For many of us, money is tight. We sometimes wonder how we're going to pay all our bills in the same month or how many coupons it'll take to trim down our grocery bill. But can you imagine living on less than $2 a day?
That's exactly what he Global Poverty Project asks people to do as part of its annual Live Below the Line challenge, aimed at sparking dialogue about extreme poverty. Among those up for the challenge: actress AnnaLynne McCord.
For five days, from April 28 to May 2, McCord relied on a scant $1.50 a day to buy food and drink for one. The ordeal, she says, resonated with her for myriad reasons.
"It reminded me of living on my own in New York City at 15, eating ramen noodles or boxed macaroni and cheese," she told us. "Also, extending further back, it reminded me of my childhood growing up in a trailer park — and my family proving that American poverty exists, but that our life was still livable, as we could stretch the dollars with the help of food stamps, unlike victims of extreme poverty I've witnessed in third-world countries."
Participation in the challenge was impressive, with nearly 3,000 people in the U.S. and more than 20,000 people globally joining the cause and raising over $325,000 in the United States and over $2.3 million globally for the world's poor. As great as those numbers are, though, they pale in comparison to 1.2 billion people living in extreme poverty, a fact McCord is all too familiar with.
She explained, "As human rights activism is something for which I am very passionate, these numbers sadly don't astound me. But what encourages me is to see the awareness that comes from wonderful programs like Live Below the Line. This form of education is the first step towards causing real change."
And real change is exactly what the Live Below the Line challenge hopes to inspire, with the ultimate aim of ending extreme poverty by 2030. It is a feat McCord believes can be done, but "it is extremely important that education continues on a revolutionary scale," she asserted. "To quote my close friend and co-founder of the New Orleans-based organization for victims of Katrina, St. Bernard Project, Zack Rosenberg, 'It's not that people don't care, it's that people don't know.'"
McCord thinks the greatest knowledge that can be imparted in the name of ending extreme poverty is that of the human-interest story. "First and foremost, we need people to know the stories," she elaborated. "Not merely the statistics, but the true-life stories. Educate in an emotion-evoking way to inspire true long-term support."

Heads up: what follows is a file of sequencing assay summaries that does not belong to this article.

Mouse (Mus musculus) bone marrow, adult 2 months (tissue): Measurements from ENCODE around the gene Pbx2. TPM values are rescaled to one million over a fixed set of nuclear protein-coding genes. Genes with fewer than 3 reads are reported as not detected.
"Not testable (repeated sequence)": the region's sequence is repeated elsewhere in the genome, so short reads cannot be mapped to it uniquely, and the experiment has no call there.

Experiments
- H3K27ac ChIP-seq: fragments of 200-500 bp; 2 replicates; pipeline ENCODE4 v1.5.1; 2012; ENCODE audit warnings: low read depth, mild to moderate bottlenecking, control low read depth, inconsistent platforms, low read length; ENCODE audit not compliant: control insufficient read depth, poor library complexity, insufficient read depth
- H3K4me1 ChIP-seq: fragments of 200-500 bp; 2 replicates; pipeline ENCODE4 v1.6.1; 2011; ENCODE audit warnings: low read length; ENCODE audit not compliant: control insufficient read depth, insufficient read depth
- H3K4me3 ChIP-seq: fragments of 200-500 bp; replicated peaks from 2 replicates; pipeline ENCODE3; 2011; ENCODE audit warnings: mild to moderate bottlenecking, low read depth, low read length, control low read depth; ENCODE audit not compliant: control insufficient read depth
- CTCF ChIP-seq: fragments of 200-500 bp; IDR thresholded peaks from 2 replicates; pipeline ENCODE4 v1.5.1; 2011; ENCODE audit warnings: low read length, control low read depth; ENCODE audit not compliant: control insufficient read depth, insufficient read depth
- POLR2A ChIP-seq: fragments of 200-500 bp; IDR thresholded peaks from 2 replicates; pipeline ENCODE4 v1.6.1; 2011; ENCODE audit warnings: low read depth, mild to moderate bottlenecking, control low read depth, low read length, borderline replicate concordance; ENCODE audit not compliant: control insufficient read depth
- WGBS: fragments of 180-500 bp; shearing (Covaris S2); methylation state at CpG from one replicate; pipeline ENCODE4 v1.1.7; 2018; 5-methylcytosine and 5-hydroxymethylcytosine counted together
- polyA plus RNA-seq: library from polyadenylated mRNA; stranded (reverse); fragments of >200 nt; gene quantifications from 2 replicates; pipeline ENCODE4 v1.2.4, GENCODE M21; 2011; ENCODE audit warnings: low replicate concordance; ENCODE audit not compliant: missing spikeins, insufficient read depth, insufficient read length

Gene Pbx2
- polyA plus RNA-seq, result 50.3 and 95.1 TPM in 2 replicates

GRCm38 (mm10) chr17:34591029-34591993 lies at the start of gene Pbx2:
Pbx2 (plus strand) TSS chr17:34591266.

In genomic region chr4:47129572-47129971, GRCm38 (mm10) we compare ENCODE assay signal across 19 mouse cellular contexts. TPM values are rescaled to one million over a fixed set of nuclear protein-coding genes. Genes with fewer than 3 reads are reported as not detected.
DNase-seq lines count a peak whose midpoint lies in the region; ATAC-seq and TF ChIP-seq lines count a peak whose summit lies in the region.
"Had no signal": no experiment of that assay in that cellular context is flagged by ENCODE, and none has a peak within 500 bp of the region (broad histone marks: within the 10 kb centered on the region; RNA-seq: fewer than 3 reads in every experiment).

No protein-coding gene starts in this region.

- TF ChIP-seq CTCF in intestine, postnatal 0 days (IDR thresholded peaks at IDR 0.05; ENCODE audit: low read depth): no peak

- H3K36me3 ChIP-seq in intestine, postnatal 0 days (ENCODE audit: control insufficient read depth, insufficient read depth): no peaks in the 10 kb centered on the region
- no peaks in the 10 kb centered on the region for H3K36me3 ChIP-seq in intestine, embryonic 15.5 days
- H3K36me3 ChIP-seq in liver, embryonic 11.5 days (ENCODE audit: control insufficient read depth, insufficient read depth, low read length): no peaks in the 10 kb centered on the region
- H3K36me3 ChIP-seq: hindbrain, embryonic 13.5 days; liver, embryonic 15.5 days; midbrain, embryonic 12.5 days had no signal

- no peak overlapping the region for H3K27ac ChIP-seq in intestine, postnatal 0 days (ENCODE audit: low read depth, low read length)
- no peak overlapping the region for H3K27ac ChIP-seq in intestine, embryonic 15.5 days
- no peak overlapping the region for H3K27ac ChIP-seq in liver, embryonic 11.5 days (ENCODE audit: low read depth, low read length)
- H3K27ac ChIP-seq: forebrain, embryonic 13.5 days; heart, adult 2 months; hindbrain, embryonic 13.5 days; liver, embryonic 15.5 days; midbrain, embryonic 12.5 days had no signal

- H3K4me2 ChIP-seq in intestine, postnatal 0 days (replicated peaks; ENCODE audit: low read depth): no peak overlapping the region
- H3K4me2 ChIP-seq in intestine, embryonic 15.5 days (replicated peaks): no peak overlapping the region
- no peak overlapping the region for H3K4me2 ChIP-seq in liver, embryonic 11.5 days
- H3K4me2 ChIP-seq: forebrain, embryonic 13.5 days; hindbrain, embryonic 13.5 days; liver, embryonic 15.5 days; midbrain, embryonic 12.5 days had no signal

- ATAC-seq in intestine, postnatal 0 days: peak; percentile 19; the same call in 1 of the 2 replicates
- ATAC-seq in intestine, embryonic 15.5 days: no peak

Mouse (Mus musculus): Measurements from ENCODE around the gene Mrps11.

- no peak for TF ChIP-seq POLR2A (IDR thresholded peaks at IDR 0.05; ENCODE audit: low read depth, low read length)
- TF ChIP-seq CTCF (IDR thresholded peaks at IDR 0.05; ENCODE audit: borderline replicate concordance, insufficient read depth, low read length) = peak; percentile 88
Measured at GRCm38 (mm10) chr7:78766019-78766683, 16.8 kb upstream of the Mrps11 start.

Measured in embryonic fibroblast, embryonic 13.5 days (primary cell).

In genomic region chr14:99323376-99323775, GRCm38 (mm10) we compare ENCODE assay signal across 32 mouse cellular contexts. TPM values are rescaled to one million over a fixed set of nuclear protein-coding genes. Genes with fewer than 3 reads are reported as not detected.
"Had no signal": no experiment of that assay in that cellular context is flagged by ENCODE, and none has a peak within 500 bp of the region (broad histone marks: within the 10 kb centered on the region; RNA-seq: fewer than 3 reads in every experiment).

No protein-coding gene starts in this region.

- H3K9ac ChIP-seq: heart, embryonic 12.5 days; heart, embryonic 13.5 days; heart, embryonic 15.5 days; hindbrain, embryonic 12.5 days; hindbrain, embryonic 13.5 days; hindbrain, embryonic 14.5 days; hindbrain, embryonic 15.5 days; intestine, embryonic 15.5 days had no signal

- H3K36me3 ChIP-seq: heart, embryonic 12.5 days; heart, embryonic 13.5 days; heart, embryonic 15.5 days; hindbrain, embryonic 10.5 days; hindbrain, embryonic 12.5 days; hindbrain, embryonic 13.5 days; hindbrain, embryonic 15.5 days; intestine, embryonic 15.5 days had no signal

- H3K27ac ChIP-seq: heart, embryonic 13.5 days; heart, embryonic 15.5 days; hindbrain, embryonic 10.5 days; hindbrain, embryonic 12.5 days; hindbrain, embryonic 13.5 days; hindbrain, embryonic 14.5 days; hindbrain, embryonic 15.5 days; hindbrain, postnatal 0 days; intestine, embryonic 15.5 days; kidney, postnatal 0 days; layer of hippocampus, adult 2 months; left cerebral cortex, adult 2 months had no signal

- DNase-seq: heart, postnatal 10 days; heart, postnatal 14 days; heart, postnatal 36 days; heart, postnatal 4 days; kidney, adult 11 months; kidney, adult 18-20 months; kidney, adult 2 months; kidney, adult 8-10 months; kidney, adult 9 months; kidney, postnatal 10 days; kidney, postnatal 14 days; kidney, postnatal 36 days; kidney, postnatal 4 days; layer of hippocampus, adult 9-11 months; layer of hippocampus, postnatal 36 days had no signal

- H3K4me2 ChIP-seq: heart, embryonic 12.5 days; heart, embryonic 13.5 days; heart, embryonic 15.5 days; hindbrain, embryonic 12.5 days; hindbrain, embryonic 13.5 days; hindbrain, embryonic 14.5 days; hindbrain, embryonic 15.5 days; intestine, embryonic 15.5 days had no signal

When it comes to making a difference, the impassioned actress isn't afraid to piss off a few people if it means moving the cause forward.
"I believe it's important to — like the TIP (Trafficking in Persons) Report — expose, embarrass and humiliate the governments who are extorting from or not properly supporting their people," McCord said. "The countries with massive gaps between the wealthy and the impoverished with no true middle class are often overseen by governments who are not doing their share to help the people suffering within their nation."
The daughter of a pastor from Atlanta, Georgia, McCord gives her father much credit for influencing the person she has become. "I believe my father, as a person, shaped in a lot of ways my desire to do good for others," she told us. "Religion aside, my dad just loves people. He is very passionate about his beliefs, and he truly does what he does because he takes to heart the quote 'as you do unto the least of these, you do unto me.'"
He is a man who leads by example, McCord explains, and whose kindness she has "sought to emulate throughout my life."
Outside of the many charities McCord works with, the philanthropic star frequently collaborates with the Somaly Mam Foundation, a nonprofit that works to eradicate the trafficking and sexual exploitation of women and girls in Southeast Asia. As such, she has strong opinions about the current state of affairs in Nigeria.
"I want to go hunt down those men and #BringBackOurGirls myself," she said. "I also think it's important to point out the harm to which religion can sometimes give license. Dogmatism about any single belief can be widely detrimental, and I speak from personal experience. There is a rampant issue I've noticed in many religions where the actual text demeans, degrades and supports the abuse and enslavement of women."
It was a "hard pill" for the daughter of a pastor to swallow. McCord realized early in life that people shy away from the subject of religion — but she no longer does. "I don't mind hurting some feelings if we save some lives in the process," she asserted. "Any religion which deems women or children or differing races or sexual orientation as somehow less than human in the name of a God should be globally denounced, in my opinion. When this happens, a lot will change for the betterment of humans as a race. And, I think 'God' will respond, 'Finally! Stop making me look bad.'"
Whether she's living on $1.50 a day or helping to fight human trafficking, McCord abides by a simple mantra — a quote from Gandhi, which is inscribed in Japanese script on a piece of teak wood in her meditation room: "Be the change you want to see in the world."
Learn more about Live Below the Line up here, or follow them on Twitter @LBLUS with #BelowtheLine. To keep up with AnnaLynne, who has a "massive tell-all" slated for Cosmopolitan's July issue, check out her blog here.
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